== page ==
“VS” #3

By | April 13th, 2018
Posted in Reviews | % Comments

War! What is it good for? Ratings, apparently. “VS” drops us in the middle of an dark, futuristic world, where gladiatorial bouts are broadcast and soldiers are celebrities. The last two issues introduced us to Satta Flynn and set the stage for his struggles, so now we get world-building and the plot thickening.

Written by Ivan Brandon
Illustrated by Esad Ribic
Colored by Nic Klein
Lettered by Aditya Bidikar

Flynn struggles with a series of humiliating defeats… that are making him more popular than ever! As a new generation of gladiators is unleashed on the battlefield, they’re none too happy with a soldier who refuses to stay dead.

“VS” as a story has been taking its time to get us acquainted with the world Ivan Brandon has created, one step at a time. The ongoing narration helps bring us as readers into the action without spelling everything out for us, so there’s always a little more to learn about the world this comic is set in.

Issue 3 builds more on that world, introducing us to new concepts such as ascension, the lands and rights that companies lose in their televised wars, and the rest of Flynn’s team. Very little is outright explained, but it’s all presented with enough context for us to understand the general concept.

Similarly, we receive most of the exposition through dialogue. The story sets up proper moments to give us key pieces of information, such as the ratings Flynn brings in and what people stand to win or lose based on the outcomes of the battles, so it doesn’t feel clunky.

Admittedly, it does occasionally switch to the narration to carry the story, but when it does it’s still part of the dialogue more often than not, accompanied by panels that show us what they’re talking about quite well.

Speaking of showing, “VS” must be praised repeatedly for its artwork. Esad Ribic’s illustrations are simply breathtaking – each page is a work of beauty unto itself.

The sprawling futuristic city is a sight to behold, and there’s so much detail and creativity put into every design. Often times pages will dedicate half their space just to show off the location, and my goodness is it ever a sight to behold. The sci-fi designs and architecture are truly imaginative, even when combined with large tubes that I’m fairly certain Futurama did first.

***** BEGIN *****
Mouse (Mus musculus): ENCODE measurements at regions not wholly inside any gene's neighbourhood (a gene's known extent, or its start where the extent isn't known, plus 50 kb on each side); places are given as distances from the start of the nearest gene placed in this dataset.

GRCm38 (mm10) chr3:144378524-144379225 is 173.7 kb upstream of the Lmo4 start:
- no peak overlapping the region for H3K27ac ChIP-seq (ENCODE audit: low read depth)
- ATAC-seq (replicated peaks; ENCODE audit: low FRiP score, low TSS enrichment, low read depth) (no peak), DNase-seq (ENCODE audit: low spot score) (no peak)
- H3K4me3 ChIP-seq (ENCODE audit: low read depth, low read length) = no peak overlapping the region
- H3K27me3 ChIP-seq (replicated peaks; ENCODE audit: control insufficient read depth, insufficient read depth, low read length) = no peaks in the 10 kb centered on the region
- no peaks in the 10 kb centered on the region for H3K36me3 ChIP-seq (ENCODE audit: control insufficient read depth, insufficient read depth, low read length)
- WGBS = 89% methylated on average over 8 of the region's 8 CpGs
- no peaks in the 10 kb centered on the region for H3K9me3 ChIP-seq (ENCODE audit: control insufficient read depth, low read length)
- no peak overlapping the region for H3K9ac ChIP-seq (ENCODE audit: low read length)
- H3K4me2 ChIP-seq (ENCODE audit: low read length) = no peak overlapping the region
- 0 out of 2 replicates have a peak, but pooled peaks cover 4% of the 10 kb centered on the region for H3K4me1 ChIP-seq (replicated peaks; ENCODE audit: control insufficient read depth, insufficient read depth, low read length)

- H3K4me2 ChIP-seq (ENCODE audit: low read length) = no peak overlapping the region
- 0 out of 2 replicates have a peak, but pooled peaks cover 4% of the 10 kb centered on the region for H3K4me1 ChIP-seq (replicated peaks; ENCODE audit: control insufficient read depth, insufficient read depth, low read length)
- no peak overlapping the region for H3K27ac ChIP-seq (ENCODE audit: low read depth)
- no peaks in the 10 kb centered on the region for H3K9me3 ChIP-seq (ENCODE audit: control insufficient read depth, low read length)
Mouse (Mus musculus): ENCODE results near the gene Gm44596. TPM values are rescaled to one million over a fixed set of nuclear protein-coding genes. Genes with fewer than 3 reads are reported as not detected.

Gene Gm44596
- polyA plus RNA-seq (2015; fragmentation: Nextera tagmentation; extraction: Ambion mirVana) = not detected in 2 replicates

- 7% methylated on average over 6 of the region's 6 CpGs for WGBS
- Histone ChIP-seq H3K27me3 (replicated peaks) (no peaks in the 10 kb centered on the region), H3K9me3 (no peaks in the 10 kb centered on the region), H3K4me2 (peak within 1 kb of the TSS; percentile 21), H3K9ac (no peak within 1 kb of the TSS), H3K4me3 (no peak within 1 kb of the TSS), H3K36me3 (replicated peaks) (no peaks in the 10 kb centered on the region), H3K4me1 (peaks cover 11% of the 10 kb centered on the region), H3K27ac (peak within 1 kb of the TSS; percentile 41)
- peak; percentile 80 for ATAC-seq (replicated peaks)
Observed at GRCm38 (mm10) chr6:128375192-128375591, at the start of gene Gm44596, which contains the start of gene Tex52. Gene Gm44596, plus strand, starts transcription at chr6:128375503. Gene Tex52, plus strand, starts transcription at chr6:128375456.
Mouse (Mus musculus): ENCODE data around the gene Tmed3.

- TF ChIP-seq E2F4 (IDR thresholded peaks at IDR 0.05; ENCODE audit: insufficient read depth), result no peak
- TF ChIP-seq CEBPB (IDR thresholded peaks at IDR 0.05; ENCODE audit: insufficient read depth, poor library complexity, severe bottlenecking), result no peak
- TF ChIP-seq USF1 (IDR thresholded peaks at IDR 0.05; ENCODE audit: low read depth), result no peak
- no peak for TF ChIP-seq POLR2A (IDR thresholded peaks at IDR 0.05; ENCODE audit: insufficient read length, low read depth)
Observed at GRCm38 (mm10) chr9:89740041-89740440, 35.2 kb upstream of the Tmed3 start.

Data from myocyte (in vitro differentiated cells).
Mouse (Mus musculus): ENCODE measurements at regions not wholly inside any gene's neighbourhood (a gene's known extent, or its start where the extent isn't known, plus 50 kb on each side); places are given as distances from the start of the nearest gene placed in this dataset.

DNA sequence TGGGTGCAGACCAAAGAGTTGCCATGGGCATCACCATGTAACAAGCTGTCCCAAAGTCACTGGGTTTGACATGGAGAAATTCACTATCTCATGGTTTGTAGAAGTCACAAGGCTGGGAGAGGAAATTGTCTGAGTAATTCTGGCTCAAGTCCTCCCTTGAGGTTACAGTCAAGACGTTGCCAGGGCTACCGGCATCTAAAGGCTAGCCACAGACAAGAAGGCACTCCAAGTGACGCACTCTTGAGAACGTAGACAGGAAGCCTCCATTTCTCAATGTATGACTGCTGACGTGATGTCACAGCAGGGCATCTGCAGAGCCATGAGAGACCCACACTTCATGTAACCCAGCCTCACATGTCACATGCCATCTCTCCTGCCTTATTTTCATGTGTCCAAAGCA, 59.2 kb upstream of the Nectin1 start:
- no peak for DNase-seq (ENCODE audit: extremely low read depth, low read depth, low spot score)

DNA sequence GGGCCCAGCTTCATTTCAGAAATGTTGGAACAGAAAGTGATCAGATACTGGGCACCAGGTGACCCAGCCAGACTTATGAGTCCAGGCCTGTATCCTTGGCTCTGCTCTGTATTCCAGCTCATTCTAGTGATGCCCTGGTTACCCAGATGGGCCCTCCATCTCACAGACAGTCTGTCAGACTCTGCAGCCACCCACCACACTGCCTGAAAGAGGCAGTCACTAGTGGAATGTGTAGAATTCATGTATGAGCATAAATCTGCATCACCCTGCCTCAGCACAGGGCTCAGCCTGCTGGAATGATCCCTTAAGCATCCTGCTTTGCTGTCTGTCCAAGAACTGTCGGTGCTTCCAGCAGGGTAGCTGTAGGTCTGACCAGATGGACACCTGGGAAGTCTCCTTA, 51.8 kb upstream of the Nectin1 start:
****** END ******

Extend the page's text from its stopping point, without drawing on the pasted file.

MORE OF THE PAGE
Then we get the breathtaking scene of the orbital elevator, rising above the planet. The bird’s eye view of the world, with its glowing blue city on a dark sphere, and a setting sun casting red and orange over the horizon, is absolutely stunning.

Nic Klein’s color work continues to bring out the best in Esad Ribic’s illustrations. The shading adds a level of depth and detail to every scene and character, and the color choices that accent each scene make the moments pop as needed or mute as desired.

Then we get to the character designs. There are so many different and distinct designs it’s hard to know where to begin. In addition to Flynn and his Dr. Octopus-esque gear, we see Major Devi both in a dress with a stunning pattern of crossing shapes as well as in her ninja-style outfit she takes to the battlefield. Then we meet people with bonsai trees growing out of their skulls, green-skinned reporters, and so many more creative character designs that it simply must be seen to be believed.

Look, the art is fantastic, that’s really the short version of what I’m getting at. Esad Ribic creates amazing designs for both the scenery and the characters, and Nic Klein’s colors bring them to life.

Now let’s look at the characters. While the past two issues of “VS” were primarily focused on Satta Flynn, his injuries, recovery, and the battles he fights in, this issue expands to look at more characters around him. A good focus is put on the aforementioned Major Devi, whose performance on the battlefield puts Flynn to shame, but remains incredibly proud and determined no matter what the ratings may be.

We also get to see the higher-ups in this world, the ones who profit from the gladiatorial matches. They stand around debating viewerships and ratings, where performances on the battlefield only matter insofar as the viewer numbers are concerned. We even learn more about what’s at stake in these battles, and see how they struggle to maintain both high ratings and a strong military force.

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With that said, very few names are actually given. We’ll be learning who’s who soon enough, but what matters is what they are and what they do, not who they are.

“VS” also gives us more of the fandom following Flynn. Though we see him struggle and fall behind in the action scenes (beautifully illustrated as they are), his supporters are still diehard fans, and his ratings continue to grow. This creates a tough situation for all characters involved; Flynn is clearly losing his edge, but has to keep fighting; it’s what drives him. At the same time, the higher-ups can’t bench him without losing ratings, but keeping him on could prove detrimental.

That, however, is a dilemma to be resolved in due time. Until then, just understanding it tells us so much more about the world and the characters that inhabit it. Ivan Brandon does a fantastic job setting up all the characters and plot elements in play, and it makes for a great read.

That is the ultimate in world building through “show, don’t tell.”

Final Verdict: 8.4 – “VS” is proving to be a fantastic comic, with solid pacing, a unique idea, effective world building, and some of the most gorgeous art I’ve seen in comics in a long time.

Robbie Pleasant